Every Monday morning, beginning at 7:30 a.m., 21 Uplift Mighty middle school scholars meet up with 21 Uplift Meridian elementary scholars in the library. What could possibly make scholars want to get up so early to meet up in the library before school starts? The answer is literature. Uplift Mighty and Meridian scholars have been participating in the Barbara Bush Foundation’s Teen Trendsetters Reading Mentors program in order to help younger scholars become more fluent readers.
Since January, the sixth through eighth grade Uplift Mighty scholars have been helping first and second grade Uplift Meridian scholars read various books provided by the Teen Trendsetters program. The younger scholars read out loud to the middle school scholars, sounding out the words as they go and getting tips and help from their middle school mentors.
“They genuinely enjoy it,” said Jeremeka Jarrell, who facilitates the program. “They’re absolutely eating this up. The older scholars love the fact that someone is looking up to them. They’ve been a positive influence for the younger scholars. They were pretty quiet at first but now I see them talking more, laughing and asking questions,” she said.
The Teen Trendsetters program includes training for the mentor scholars and coordinators and provides coordinators with curriculum, software to track progress and books to give to the mentees. With a special focus on science, scholars get to take home the book they read after each mentoring session. This allows scholars to build their at-home library and gives them literature to read at their disposal. This in itself is incredibly important as research has shown that if a child is not reading proficiently by the third grade, they are four times more likely to drop out of high school, according to the Barbara Bush Foundation website. Mentees improve their literacy through the help of their older peers, while the mentors learn how to communicate effectively, give back to their community and bond with their mentee.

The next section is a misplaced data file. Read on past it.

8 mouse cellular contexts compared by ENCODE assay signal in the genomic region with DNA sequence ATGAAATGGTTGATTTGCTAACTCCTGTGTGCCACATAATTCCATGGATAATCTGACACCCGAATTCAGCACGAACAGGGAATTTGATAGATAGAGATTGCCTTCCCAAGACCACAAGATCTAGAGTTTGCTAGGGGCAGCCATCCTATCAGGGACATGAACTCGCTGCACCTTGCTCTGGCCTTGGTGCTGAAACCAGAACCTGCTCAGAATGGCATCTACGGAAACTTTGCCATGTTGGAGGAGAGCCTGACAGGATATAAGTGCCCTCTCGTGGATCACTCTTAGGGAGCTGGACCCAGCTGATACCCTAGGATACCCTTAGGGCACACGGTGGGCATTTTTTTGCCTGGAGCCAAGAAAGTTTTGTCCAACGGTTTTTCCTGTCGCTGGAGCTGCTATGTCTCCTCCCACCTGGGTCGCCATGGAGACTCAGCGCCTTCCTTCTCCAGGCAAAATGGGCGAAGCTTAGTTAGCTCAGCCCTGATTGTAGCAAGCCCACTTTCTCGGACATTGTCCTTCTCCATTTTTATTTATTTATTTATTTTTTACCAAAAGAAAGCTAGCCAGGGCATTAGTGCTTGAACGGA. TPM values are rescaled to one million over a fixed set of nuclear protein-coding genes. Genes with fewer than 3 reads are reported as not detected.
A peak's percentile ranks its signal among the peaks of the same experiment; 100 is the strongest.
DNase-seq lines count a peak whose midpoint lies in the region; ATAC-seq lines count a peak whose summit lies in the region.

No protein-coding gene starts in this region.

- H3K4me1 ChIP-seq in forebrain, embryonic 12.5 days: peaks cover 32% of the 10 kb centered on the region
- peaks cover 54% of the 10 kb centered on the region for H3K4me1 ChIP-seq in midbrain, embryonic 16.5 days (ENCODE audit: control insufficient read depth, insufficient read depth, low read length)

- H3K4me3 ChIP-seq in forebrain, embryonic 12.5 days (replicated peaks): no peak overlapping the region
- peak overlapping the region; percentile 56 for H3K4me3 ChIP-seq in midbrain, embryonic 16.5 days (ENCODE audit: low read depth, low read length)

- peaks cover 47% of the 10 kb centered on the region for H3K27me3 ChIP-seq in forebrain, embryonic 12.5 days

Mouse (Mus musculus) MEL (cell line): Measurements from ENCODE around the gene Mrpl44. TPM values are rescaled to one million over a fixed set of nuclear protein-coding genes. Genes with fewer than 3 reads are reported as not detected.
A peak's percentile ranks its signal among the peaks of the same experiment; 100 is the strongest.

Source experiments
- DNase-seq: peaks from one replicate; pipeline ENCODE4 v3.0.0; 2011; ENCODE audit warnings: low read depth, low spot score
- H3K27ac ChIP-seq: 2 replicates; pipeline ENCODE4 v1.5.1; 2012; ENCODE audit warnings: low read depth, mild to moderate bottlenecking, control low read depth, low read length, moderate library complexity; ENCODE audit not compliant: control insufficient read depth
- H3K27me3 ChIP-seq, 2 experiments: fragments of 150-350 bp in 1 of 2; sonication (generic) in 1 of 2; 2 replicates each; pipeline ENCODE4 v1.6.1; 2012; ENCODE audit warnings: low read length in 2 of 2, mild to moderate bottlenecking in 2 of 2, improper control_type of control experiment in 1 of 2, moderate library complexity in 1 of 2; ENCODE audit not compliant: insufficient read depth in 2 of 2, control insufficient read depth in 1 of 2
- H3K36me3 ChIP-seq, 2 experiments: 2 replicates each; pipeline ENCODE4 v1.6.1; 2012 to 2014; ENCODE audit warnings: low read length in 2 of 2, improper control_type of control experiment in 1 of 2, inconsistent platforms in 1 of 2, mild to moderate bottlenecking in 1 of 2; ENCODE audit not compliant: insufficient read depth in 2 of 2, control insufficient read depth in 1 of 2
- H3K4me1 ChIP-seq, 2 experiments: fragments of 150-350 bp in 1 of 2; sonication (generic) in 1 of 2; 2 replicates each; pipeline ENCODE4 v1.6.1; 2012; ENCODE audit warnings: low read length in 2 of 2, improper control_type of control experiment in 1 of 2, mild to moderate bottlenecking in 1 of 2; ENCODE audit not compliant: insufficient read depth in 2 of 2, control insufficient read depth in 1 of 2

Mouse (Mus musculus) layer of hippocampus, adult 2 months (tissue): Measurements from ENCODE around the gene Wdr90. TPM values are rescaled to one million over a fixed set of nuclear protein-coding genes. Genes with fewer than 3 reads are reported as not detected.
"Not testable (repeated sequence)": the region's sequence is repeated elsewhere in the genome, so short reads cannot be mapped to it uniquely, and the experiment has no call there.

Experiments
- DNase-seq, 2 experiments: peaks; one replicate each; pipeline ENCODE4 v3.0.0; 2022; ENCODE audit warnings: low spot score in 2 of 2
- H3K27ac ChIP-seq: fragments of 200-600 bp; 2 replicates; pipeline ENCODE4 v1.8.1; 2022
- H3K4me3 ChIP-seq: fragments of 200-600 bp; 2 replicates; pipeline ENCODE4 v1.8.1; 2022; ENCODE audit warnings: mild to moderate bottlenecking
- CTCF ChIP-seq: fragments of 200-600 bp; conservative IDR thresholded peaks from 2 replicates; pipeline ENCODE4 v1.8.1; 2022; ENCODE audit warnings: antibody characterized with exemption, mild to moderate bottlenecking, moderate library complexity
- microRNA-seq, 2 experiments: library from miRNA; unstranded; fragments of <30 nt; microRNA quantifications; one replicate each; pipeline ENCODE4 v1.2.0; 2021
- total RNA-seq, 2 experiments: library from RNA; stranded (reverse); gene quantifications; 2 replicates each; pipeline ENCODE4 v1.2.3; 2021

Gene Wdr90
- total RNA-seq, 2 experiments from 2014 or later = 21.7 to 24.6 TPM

“It’s actually turned into something beyond mentoring- I’ll sometimes see the scholars saying hi and chatting with one another in the hallway. They’ve become good friends,” said Ms. Jarrell.
As for the future of Teen Trendsetters at Uplift Mighty, Ms. Jarrell hopes to expand the number of both mentors and mentees. She would also like to include extra activities, like field trips to the aquarium, so that scholars can see the things they are reading about in real life. The program will continue through to the end of this school year and begin again this fall.
According to the Barbara Bush Foundation website, Teen Trendsetters programs have benefited nearly 30,000 students, resulting in over 200,000 volunteer and mentoring hours since its inception in 2002.